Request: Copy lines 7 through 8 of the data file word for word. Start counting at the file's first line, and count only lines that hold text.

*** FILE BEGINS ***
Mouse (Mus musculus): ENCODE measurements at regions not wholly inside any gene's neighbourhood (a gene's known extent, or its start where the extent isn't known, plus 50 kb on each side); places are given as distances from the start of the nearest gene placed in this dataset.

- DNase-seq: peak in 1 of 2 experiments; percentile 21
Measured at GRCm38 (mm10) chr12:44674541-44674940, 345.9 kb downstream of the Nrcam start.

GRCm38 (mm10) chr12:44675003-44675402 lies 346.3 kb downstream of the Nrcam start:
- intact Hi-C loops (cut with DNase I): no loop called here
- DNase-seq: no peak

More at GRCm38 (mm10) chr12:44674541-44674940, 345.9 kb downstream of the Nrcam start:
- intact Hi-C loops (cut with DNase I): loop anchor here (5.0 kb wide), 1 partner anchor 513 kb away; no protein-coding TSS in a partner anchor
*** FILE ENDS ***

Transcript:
More at GRCm38 (mm10) chr12:44674541-44674940, 345.9 kb downstream of the Nrcam start:
- intact Hi-C loops (cut with DNase I): loop anchor here (5.0 kb wide), 1 partner anchor 513 kb away; no protein-coding TSS in a partner anchor